A True End

by Megan O'Shea

AN: Wow, it's been a good long while since I contributed a fic. Been having some fun in the original writing department, and typed this out. Maybe the ending to The Tempest, maybe not; at this point I have no idea. Either way, enjoy :)

"Don't hang on, nothing lasts forever but the earth and sky.
It slips away and all your money won't another minute buy.
Dust in the wind.
All we are is dust in the wind.
Dust in the wind.
Everything is dust in the wind."

~Sarah Brightman


In the near hellish darkness, she rose from the velvet backed chair, a mere darker shadow in a world composed solely of it. Her cape had rustled slightly to follow her movements, swirling behind her lithe body like the black currents of eternal death itself. As she moved, the shining prism about her neck swung slightly on its gilded chain, filling the space between them with a violet illumination.

"So, Hero," she began, her voice smooth as velvet, "you wish to challenge me, Tempest? Surely you're joking." The smirk that accompanied the taunt had sent violent heat surging through his red veins, causing his twitching hand to fly to sudden action, gripping the hilt of the Master Sword in white fisted wrath.

"Yes, Tempest," he answered quietly, although underneath his seeming calm there had been no mistaking the anger, simmering just below his cool façade.

The sorceress smirked, her own sword suddenly produced from beneath the mass of her flowing cape. It was thin, stained with the rust of blood long ago shed, made for the gristly task of killing. Her smile grew, mocking, as her sea-colored orbs burned deeply into his own. "I see. Very well, then. I guess I shall give you the fight that will bring you again to the side of that harlot sister of yours."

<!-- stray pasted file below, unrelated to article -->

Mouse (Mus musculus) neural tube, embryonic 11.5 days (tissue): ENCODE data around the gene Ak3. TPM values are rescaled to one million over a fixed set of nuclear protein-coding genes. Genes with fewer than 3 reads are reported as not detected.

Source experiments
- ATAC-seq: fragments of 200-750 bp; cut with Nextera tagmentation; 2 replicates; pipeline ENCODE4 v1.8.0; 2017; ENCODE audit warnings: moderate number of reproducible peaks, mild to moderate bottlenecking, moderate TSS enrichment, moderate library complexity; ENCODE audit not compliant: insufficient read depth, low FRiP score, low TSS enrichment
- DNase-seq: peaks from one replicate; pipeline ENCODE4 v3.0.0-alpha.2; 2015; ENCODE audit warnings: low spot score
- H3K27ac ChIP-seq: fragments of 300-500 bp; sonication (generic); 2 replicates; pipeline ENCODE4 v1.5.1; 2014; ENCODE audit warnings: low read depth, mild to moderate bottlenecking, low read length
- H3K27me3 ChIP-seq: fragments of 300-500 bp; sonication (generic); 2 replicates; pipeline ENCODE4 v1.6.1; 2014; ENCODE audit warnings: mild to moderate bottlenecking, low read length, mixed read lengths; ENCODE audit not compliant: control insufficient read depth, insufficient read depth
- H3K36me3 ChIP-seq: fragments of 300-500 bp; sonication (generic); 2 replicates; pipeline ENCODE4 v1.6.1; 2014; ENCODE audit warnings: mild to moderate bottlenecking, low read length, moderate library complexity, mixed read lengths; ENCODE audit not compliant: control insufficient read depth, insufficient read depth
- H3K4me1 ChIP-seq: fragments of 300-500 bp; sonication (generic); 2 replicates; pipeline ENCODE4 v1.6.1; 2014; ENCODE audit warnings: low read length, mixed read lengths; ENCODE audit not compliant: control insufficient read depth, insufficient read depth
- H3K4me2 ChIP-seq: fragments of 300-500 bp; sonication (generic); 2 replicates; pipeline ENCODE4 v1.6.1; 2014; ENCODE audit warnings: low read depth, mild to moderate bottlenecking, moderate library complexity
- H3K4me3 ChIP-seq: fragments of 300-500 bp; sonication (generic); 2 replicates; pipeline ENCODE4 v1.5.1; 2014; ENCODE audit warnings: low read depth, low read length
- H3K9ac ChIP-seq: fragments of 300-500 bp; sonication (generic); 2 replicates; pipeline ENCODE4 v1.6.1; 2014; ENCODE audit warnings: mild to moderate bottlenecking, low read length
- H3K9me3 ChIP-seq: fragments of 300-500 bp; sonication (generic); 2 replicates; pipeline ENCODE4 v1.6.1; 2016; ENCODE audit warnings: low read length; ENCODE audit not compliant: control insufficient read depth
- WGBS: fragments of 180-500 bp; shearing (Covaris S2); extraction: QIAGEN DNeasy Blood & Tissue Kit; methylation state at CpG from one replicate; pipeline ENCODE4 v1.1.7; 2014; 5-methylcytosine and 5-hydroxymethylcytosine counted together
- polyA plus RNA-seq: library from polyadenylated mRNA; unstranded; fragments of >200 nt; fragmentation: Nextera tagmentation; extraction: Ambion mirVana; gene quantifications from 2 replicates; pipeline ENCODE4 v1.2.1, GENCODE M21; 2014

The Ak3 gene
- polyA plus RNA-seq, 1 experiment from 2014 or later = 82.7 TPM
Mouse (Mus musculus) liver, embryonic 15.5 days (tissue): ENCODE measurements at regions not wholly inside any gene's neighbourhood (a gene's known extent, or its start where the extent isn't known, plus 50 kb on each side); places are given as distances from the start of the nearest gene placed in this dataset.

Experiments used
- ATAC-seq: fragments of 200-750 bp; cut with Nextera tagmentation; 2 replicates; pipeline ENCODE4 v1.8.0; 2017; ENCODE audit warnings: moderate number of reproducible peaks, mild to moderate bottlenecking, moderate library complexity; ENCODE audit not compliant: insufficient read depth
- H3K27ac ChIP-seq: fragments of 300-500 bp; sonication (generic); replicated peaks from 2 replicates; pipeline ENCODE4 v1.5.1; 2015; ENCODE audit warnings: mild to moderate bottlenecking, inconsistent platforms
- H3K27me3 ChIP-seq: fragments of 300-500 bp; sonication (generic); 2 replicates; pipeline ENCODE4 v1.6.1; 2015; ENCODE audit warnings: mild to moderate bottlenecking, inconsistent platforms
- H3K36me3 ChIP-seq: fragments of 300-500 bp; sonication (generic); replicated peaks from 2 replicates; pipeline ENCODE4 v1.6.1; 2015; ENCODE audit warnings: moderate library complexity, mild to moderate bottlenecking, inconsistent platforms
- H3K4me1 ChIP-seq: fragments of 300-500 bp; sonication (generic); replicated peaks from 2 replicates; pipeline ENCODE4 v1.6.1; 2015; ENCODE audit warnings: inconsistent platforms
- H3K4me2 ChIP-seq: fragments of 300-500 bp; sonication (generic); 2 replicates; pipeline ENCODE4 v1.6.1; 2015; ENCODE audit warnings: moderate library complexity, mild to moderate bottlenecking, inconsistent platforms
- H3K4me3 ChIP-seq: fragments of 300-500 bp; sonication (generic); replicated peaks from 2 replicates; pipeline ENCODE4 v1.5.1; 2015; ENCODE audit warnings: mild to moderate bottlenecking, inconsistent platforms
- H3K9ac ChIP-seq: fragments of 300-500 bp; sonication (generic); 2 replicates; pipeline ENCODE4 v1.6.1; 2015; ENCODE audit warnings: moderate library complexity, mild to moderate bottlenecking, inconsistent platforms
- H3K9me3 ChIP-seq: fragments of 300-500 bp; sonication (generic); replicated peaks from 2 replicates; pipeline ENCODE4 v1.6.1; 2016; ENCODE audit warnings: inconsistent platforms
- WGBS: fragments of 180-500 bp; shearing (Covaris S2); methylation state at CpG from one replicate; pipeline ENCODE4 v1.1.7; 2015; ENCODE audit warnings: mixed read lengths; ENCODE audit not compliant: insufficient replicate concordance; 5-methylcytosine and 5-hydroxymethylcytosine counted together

In response, he withdrew the shimmering Master Sword from its sheath, its whisper echoing in the stillness around them. Although he knew well that Princess Zelda, Mira, and Istas hovered behind him, ready to defend him if need be, for a moment in time they did not exist. It was just he and his bitterly hated enemy, facing off, ready to begin a dance that would end only when one was sent to death's cold embrace.

Tempest wasted no further words; her abrupt movement was too swift for his eyes to follow. Moments later, he staggered as her blurred form flitted past him with all the grace of a huntress, his tunic slashed open to reveal the paler skin beneath, a burning line of bleeding red displayed to show he had taken the punishment of her weapon.

"Don't tell me that's the best you can do, Hero, standing there dumb as a wounded animal. You're making this far too easy for me." The voice of the sorceress came from behind him, flavored with deep scorn and sarcasm, nearly as biting as the injury she had inflicted. He turned, swinging his sword outward in a wild swing, which she avoided with a measure of unholy grace.

Her laugh rang in the dim chamber, inviting him to make yet another foolish error. He was weary from the previous struggles he and his comrades had endured, forcing their way to Tempest's very room, and he was well aware of the clear droplets of sweat running down his forehead to meet the coldness of the floor beside his boots. Her giggle enraged him, and he flew blindly in her direction, slashing desperately at her shifting, racing form. Try as he might, he could not capture her, stab her, wound her. Shed her blood as she had his…His teeth clenched in rage as he made another attempt to cut her.